Obama to revive his populist message in address Tuesday

FILE - In this Jan. 16, 2013 file photo, President Barack Obama, accompanied by Vice President Joe Biden, talks about proposals to reduce gun violence at the White House in Washington. Obama has called for a ban on military-style assault weapons and high-capacity ammunition magazines and is pushing other policies in the wake of the mass shooting in December 2012 at an elementary school in Newtown, Conn. In response, gun-rights advocates have accused Obama and others of ignoring the Second Amendment rights of Americans. (AP Photo/Charles Dharapak, File)
FILE - In this Jan. 16, 2013 file photo, President Barack Obama, accompanied by Vice President Joe Biden, talks about proposals to reduce gun violence at the White House in Washington. Obama has called for a ban on military-style assault weapons and high-capacity ammunition magazines and is pushing other policies in the wake of the mass shooting in December 2012 at an elementary school in Newtown, Conn. In response, gun-rights advocates have accused Obama and others of ignoring the Second Amendment rights of Americans. (AP Photo/Charles Dharapak, File) (Charles Dharapak)
Posted: February 13, 2013

WASHINGTON - Reviving his populist re-election message, President Obama will press a politically divided Congress to approve more tax increases and fewer spending cuts, during a State of the Union address focused on stabilizing the middle class and repairing the still-wobbly economy.

The agenda Obama will outline Tuesday before a joint session of Congress will include more money for infrastructure, clean energy technologies, and manufacturing jobs, as well as for expanding access to early childhood education.

White House spokesman Jay Carney said Obama would outline "his plan to create jobs and grow the middle class" as the nation struggles with persistently high unemployment.

Some of Obama's job ideas will be repackaged versions of proposals he made during his first term, though aides say there will be some new initiatives, too. All of the economic proposals are expected to echo themes from Obama's re-election campaign, which focused on using increased spending to generate jobs, protecting programs to help the middle class, and bringing down the deficit, in part by culling more tax revenue from the wealthiest Americans.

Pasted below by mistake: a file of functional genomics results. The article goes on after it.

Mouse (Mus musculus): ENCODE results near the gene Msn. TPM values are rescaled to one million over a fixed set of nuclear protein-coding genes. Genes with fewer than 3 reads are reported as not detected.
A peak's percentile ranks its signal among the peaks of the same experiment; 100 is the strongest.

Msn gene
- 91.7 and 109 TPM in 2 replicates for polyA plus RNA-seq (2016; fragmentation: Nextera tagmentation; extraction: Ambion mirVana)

Republicans have shown little sign of falling in line behind the president as he starts his second term, particularly when it comes to taxes.

"Clearly, the president wants more revenue for more government," Senate Minority Leader Mitch McConnell (R., Ky.) said in an interview. "He's gotten all the revenue he's going to get. Been there, done that."

The backdrop for Obama's address will be a March 1 deadline for averting automatic across-the-board spending cuts, known as the sequester. The president wants lawmakers to push that deadline back for a second time to create space for a larger deficit-reduction deal, one he hopes will include a balance of targeted cuts and increased tax revenue. Republicans want to offset the sequester with spending cuts alone.

As he addresses lawmakers and the American people, Obama is expected to say government entitlement programs should be on the table in deficit-reduction talks. But he will also make the case that programs that help the middle class, the poor, and the elderly must be protected.

In keeping with that approach, the White House said Monday that Obama would not consider increasing the Medicare eligibility age as a way to reduce spending.

Obama will also press Congress to support his proposals for overhauling the nation's immigration laws and tightening gun measures.

Foreign policy will take a backseat to domestic issues, though Obama may discuss next steps for drawing down U.S. troops from Afghanistan and reducing the nation's nuclear stockpile.

The president will follow up his State of the Union address with three-day tour around the country.

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